72 FLRA No. 156
DEPARTMENT OF VETERANS AFFAIRS
OF GOVERNMENT EMPLOYEES
NATIONAL VETERANS AFFAIRS COUNCIL
May 12, 2022
Before the Authority: Ernest DuBester, Chairman, and
Colleen Duffy Kiko and James T. Abbott, Members
- Statement of the Case
In this case, we remind the federal labor-relations community that contract provisions that define parties’ obligations to engage in mid-term bargaining are enforceable at arbitration.
After the Union declined to mid-term bargain over new procedures for requesting and tracking official time, the Agency unilaterally implemented the procedures. Arbitrator Malcolm L. Pritzker found that the procedures concerned a matter that was covered by the parties’ agreement. The Arbitrator also found that the parties had agreed to bargain over covered matters in certain circumstances, but that such mid-term bargaining could take place only with mutual consent. Because the Union did not consent to mid-term bargaining, the Arbitrator found that the Agency violated the parties’ agreement by unilaterally implementing the new procedures.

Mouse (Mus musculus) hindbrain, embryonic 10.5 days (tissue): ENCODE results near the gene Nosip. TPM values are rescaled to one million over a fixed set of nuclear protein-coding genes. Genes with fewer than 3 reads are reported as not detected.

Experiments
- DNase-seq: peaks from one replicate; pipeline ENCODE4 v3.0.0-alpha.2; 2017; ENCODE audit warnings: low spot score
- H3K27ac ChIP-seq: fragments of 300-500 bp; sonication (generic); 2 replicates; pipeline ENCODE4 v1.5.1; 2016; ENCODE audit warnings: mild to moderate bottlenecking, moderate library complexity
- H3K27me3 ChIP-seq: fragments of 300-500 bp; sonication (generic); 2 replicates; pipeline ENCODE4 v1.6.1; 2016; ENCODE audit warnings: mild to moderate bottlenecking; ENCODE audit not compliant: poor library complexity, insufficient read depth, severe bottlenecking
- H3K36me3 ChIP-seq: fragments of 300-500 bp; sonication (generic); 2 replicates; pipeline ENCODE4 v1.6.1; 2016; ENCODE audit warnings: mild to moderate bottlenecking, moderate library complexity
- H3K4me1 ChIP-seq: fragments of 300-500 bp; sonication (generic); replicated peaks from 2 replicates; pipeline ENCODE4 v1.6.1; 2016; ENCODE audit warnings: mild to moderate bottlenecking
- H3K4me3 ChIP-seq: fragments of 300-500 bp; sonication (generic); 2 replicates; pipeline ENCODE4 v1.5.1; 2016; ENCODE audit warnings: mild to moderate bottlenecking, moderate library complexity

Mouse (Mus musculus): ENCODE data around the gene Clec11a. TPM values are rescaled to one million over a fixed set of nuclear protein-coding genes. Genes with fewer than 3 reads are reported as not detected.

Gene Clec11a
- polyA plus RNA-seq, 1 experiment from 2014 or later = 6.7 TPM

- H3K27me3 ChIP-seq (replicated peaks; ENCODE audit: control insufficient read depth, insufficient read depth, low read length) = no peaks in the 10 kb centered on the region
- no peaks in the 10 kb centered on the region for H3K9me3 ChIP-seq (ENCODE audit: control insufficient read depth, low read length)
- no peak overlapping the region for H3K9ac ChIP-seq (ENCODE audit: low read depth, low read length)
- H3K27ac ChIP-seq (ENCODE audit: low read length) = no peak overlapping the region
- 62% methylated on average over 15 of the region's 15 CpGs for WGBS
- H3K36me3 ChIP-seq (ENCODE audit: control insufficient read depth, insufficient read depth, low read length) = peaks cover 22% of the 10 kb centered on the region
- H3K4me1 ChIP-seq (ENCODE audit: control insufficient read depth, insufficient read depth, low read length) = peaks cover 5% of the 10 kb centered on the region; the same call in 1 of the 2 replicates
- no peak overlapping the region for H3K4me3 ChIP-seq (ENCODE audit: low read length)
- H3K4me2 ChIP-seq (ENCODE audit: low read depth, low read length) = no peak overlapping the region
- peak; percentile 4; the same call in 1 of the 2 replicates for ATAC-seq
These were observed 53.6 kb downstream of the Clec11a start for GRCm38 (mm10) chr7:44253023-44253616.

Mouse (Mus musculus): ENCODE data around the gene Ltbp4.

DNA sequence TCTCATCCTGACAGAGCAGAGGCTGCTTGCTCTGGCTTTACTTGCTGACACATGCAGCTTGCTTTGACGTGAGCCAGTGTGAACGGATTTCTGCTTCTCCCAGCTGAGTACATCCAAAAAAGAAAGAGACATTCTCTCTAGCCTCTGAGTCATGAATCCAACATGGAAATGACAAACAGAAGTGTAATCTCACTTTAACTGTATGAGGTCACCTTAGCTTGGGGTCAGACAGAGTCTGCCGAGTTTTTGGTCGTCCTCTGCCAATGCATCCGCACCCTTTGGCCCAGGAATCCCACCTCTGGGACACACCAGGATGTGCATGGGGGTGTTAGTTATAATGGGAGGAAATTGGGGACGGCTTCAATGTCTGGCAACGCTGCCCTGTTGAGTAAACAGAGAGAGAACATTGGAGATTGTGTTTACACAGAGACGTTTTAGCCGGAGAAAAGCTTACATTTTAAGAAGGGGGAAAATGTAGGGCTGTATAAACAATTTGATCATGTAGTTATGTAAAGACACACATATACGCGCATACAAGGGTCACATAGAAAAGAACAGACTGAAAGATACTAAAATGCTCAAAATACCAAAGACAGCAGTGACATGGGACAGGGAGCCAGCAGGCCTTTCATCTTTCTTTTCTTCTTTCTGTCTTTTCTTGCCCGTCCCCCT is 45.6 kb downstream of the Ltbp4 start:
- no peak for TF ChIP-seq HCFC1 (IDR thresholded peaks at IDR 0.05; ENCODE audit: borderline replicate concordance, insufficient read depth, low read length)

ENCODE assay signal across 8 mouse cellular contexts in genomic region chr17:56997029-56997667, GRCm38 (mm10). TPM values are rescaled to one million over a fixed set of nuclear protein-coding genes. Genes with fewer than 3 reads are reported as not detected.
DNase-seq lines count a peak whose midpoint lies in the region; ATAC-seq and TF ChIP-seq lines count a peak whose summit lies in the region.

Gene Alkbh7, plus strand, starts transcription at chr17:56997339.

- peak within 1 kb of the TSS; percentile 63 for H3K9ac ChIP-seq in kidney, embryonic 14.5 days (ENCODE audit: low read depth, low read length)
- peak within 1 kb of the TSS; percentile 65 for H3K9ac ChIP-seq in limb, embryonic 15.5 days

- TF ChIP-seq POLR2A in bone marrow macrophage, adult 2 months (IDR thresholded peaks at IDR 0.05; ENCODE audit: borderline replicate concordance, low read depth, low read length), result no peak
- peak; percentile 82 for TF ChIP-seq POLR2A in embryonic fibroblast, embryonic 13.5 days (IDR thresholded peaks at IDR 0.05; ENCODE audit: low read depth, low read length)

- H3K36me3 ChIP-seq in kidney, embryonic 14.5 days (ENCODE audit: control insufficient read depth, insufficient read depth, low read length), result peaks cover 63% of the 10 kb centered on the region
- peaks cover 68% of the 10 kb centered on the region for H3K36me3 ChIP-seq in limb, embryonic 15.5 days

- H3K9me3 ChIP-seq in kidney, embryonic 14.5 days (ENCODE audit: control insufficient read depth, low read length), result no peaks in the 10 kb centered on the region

The Agency argues that the award is deficient because it fails to draw its essence from the provisions in the parties’ agreement concerning mid-term bargaining. The Agency also argues that the Arbitrator erroneously applied the “covered by” doctrine. We find that the Agency’s exceptions do not demonstrate that the award is deficient, and we deny them.
- Background and Arbitrator’s Award
In 2012, the Agency introduced a new time‑recording system: the Veterans Affairs time and attendance system (VATAS). The Union subsequently requested to bargain over the implementation of VATAS, and the parties signed a Memorandum of Understanding (MOU) in August 2013 regarding the training of local union representatives about VATAS. The parties executed another MOU pertaining to VATAS training in October 2014. In 2016, the Agency entered into two MOUs with local chapters of the Union regarding official‑time procedures.